November Candidates Greet Each Other and the Public
A Candidates Night draws about 200 people Wednesday night.
About 200 people crowded into the American Legion Wednesday night to meet candidates running for office in Attleboro’s November elections.
The Attleboro Republican City Committee, spearheaded by Chairman Howard Bibeault and vice chairwoman Susan Blais, sponsored for the third year, a non- partisan evening in which the citizens of Attleboro could meet the candidates in an informal setting.
Candidates wearing bright colored ribbons were not only easily identifiable, they were easily approachable throughout the first hour of “meet and greet.”
Attorney George Spatcher moderated the second half of the event, devoted to short personal introductions of the candidates. Due to the large number of candidates participating, each was allowed only one and a half minutes for an introduction and then a few more minutes to answer one of seven questions drawn randomly from a hat.
School Committee candidates
The first to speak were nine candidates running for school committee, who spoke of their visions and goals for the Attleboro public schools.
A newcomer to Attleboro politics, Christopher O’Neill, running in Ward 3, said, “Education makes life better. I am running to return the many gifts the school system has afforded me. I hope to accomplish a full-day kindergarten free for all of Attleboro’s children. Giving our children a head start adds value to our city.”
James Stors of Ward 2 spoke of the Attleboro track, which has been deemed unsafe, as an important place not only for the schools but also for the entire community. He is looking forward to being reelected and focusing on repairs or rebuilding the track.
Ward 6’s Michael Levinson echoed O’Neill and Stors by hoping that something can be done to enable Attleboro to provide full-day kindergarten to all children at no cost and that repairs be made at the Attleboro High School track. He went on to talk about his vision to challenge all students by increasing Advanced Placement courses or Stretch courses for students at all levels.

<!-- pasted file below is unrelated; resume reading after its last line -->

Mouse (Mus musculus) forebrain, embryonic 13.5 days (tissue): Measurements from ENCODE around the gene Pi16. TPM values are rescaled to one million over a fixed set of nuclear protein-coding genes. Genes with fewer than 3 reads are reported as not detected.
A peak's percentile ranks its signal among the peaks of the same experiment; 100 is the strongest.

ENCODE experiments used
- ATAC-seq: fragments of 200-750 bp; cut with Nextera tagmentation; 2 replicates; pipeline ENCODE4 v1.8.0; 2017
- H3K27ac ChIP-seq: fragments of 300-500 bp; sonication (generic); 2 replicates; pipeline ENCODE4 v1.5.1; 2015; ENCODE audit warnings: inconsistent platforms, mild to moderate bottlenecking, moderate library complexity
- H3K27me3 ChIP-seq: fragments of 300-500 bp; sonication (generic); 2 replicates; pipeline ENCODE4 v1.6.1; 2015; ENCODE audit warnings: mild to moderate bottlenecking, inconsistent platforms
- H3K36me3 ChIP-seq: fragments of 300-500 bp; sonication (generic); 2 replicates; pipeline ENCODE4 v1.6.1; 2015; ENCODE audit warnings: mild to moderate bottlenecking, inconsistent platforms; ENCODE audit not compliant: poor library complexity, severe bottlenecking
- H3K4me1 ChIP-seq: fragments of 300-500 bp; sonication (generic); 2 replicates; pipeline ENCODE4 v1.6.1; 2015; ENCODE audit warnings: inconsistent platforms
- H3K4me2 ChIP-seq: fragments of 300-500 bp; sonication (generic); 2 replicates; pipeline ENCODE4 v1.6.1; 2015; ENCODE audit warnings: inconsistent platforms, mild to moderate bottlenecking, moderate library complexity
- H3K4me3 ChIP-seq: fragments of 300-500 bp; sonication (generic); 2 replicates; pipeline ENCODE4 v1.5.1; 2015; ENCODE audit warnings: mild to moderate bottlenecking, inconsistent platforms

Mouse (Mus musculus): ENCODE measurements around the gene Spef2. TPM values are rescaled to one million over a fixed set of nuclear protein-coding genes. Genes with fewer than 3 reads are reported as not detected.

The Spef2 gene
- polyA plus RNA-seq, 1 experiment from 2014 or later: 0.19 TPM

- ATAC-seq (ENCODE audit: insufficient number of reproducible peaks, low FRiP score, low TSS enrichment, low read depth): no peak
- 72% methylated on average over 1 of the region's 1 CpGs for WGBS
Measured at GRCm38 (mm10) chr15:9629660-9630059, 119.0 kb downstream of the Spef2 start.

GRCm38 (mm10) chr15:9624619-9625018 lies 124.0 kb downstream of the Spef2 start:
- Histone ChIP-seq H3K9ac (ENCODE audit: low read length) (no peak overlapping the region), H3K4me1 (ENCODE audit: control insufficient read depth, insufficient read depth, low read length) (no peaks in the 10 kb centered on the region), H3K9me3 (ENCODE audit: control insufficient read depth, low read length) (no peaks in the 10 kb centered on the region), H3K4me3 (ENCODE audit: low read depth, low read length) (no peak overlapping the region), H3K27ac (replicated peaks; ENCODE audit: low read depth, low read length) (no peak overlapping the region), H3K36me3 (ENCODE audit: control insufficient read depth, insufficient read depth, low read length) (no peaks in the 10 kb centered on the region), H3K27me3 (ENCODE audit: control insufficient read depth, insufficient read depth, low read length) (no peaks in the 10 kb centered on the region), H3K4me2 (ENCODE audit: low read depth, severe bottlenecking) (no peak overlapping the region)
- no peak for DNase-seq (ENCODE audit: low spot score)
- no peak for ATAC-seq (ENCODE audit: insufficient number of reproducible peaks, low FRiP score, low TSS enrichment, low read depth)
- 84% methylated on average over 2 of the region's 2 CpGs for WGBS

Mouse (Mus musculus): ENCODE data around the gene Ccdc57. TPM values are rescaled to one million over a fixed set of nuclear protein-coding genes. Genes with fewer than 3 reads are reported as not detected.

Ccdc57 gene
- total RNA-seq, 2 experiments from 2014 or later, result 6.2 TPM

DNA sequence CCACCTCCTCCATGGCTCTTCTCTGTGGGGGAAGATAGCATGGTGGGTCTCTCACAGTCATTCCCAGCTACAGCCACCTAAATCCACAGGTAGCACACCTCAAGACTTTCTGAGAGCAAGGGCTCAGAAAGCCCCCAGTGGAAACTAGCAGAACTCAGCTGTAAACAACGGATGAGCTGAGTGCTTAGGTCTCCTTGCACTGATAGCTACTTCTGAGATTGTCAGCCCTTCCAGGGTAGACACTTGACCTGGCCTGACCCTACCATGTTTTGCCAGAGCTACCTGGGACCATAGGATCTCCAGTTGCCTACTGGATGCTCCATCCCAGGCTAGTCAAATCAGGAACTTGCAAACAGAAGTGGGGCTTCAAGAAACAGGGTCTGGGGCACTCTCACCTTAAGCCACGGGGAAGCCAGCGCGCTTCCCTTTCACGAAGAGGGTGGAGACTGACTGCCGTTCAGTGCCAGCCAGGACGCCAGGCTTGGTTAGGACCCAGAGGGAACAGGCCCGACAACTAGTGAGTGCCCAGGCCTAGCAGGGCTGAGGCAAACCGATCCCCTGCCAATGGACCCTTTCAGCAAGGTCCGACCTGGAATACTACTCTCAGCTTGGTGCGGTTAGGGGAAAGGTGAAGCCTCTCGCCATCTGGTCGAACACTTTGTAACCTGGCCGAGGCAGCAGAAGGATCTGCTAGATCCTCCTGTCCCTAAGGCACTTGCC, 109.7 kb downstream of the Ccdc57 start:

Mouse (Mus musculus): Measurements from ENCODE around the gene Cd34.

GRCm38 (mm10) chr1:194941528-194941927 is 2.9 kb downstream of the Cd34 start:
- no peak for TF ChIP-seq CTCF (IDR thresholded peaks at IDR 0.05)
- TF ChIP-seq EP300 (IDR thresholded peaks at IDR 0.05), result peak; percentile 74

Many of the candidates spoke about wanting to “repay the debt” to the Attleboro schools by serving on the school committee. One of them was political newcomer David Murphy, running at large. He said, “The high quality of education we have in the Attleboro public schools is poised to become the cornerstone of Attleboro.”
Newcomer Kenneth Parent, running in Ward 6, newcomer Barbara Craw (at-large), Brenda Furtado (Ward 4) and Robert Hill (Ward 3), all parents, spoke about working for success for all of the children of Attleboro.
Fran Zito (Ward 5) commented on the excellent school system and dedicated teachers here in Attleboro.
City Council candidates
Seventeen City Council candidates introduced themselves and also spoke about the city’s goals and challenges.
Newcomer James DiLisio, running at-large, said, “I have lived in Attleboro with my family for seven years. I want the city to become part of the fabric of our lives and for my children to want to stay here. In order to do that I would encourage small businesses to build and invest here in Attleboro.”
At-large candidate seeking reelection, Brian Kirby, commented, “I believe that in the next five years Attleboro will be on the list of the best places to live in the country!” He continued to say Attleboro’s challenges are two-fold. First, getting the Attleboro Redevelopment Authority up and running, and second, to continue to provide Attleboro the services that people have come to expect.”
Ward 4 candidate William Bergevine echoed Kirby, saying “Maintaining a balanced budget and services and getting the Industrial Business Park on firm financial standing are major challenges for the city.”
Newcomer Jeremy Denlea (Ward 5) said he wants to make an even better Attleboro. He would mandate transparency in the dissemination of information from City Hall.
Sara-Lyn Reynolds (At-large) has a background in social policy and is very interested in looking at the indirect fees involved in water and sewer services.
Jerry Chase (Ward 5) said his goal is to preserve the good quality of life in Attleboro and to exercise restraint in public spending.
Political newcomers Bert Buckley (At-large), Jonathan Weydt (Ward 4) and Mark Cooper (Ward 2), all parents, count themselves as unwavering in their commitment to being independent voices on the City Council.
Cherie Felos (At-large), Frank Cook (Ward 3), Howard Levine (Ward 5), Shannon Heagney (Ward 6), Kimberly Allard (At-large), Richard Conti (At-large), Peter Blais (At-large) and Walter Thibodeau (Ward 1) all spoke of their continued dedication and desire to serve the City of Attleboro.
Clerk, Mayor and others
City Collector Debora Marcoccio, Clerk Betty Shockroo and Treasurer Ethel Sandbach also spoke of their willingness to continue in their endeavors making City Hall more efficient.
Finally, incumbent Mayor Kevin Dumas remarked that he was proud of his accomplishments and especially now of Attleboro being a community that has not reduced services.
Mayoral challenger Ron Churchill commented, “I am running for the people of Attleboro. No one who runs for public office should be unchallenged.”